Unemployed workers in Massachusetts are beginning to receive an additional $300 a week in benefits approved by federal authorities, Gov. Charlie Baker disclosed Wednesday.

The Federal Emergency Management Agency approved the state's request to take part in the emergency program, which is funded with federal dollars previously allocated by Congress.

"It's an important step in ensuring that we sustain supplemental relief for people who are out of work here in Massachusetts through no fault of their own during this pandemic."

The money serves as a replacement for the weekly $600 payments out of work Americans had been relying on through July and will apply to both traditional unemployment applicants and self-employed workers whose eligibility was expanded by the CARES Act. Payments will be retroactive to August 1.

Baker said the new payments, which are diversions of disaster funding through FEMA, are not a permanent solution to the state's unemployment woes. Massachusetts has highest unemployment in the nation, with a rate of 16.1 percent.

Baker said both Democrats and Republicans in Congress need to end their stalemate over additional stimulus dollars and extend more meaningful unemployment assistance soon.

"It's important for Washington to step up and do what they said they were going to do last summer, which is to implement a COVID-19 relief package that supports a longer term, more traditional unemployment benefit program and to support the states and localities and in many cases have borne much of the burden of making sure their communities are safe," Baker said.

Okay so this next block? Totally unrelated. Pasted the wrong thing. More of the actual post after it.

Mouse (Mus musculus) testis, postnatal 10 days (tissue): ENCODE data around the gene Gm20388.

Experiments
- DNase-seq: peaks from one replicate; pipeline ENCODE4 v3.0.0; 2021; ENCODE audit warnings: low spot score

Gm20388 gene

Senate Republicans' most recent stimulus proposal does not include aid for states and local government, a move Bake says "doesn't make a lot of sense." Baker said he hears from Washington that Congress wants businesses to reopen as quickly as possible.

"It's awful hard to do that if you're not offering support to the two entities in government - us and then the locals - who have been investing an enormous amount of money in fighting and battling their way through this," Baker said.

The question of whether the state can expect to see a bailout from the federal government is keeping state budget-writers from finalizing a spending plan for the fiscal year that began in July.

"We'll know a lot more in 30 days than we know now and I think then we are probably going to have to put the marker down and say 'ok, this is what we think the rest of the year looks like,"

Baker was asked about, and denied, a recent GBH News Center for Investigative Reporting article showing his administration inflated claims about how much state contractors spend on minority-owned businesses.

"We have a pretty decent program for following up on that stuff, and I disagree with virtually everything that is in the GBH report," Baker said. "And you guys should come spend some time talking to us about it," the governor added, though the state's Supplier Diversity Office and Baker’s own office turned down multiple requests from GBH News for interviews about the contractor program.

The group Lawyers for Civil Rights called the Baker administration's policy "tantamount to fraud."

"Far from a victimless crime, the Baker Administration’s misrepresentations harm small businesses by depriving them of economic opportunity. This fundamentally undermines communities of color and impoverishes our Commonwealth," the group wrote in a statement responding the GBH report.